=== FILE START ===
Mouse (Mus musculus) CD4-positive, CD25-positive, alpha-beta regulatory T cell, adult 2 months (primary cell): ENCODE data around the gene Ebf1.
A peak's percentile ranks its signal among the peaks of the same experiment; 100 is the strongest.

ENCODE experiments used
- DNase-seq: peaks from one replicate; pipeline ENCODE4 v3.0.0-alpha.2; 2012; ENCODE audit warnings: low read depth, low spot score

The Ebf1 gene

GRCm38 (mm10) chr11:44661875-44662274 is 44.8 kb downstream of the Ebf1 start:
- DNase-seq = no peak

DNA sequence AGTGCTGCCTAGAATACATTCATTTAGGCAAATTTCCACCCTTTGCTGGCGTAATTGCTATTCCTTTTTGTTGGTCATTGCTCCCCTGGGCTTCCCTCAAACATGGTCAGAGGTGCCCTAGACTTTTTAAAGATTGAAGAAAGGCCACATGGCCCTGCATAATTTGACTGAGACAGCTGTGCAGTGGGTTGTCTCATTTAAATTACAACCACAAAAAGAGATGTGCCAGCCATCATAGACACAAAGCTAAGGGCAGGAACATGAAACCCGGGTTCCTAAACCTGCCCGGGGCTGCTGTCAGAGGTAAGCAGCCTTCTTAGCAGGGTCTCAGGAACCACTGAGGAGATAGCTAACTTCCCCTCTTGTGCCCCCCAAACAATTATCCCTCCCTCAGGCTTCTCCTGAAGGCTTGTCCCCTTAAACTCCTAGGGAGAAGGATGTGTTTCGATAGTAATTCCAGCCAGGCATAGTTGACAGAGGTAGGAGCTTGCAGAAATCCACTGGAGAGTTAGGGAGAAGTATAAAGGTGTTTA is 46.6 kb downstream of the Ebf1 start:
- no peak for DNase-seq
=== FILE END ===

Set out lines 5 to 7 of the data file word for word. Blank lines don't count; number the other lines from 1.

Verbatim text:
The Ebf1 gene

GRCm38 (mm10) chr11:44661875-44662274 is 44.8 kb downstream of the Ebf1 start:
- DNase-seq = no peak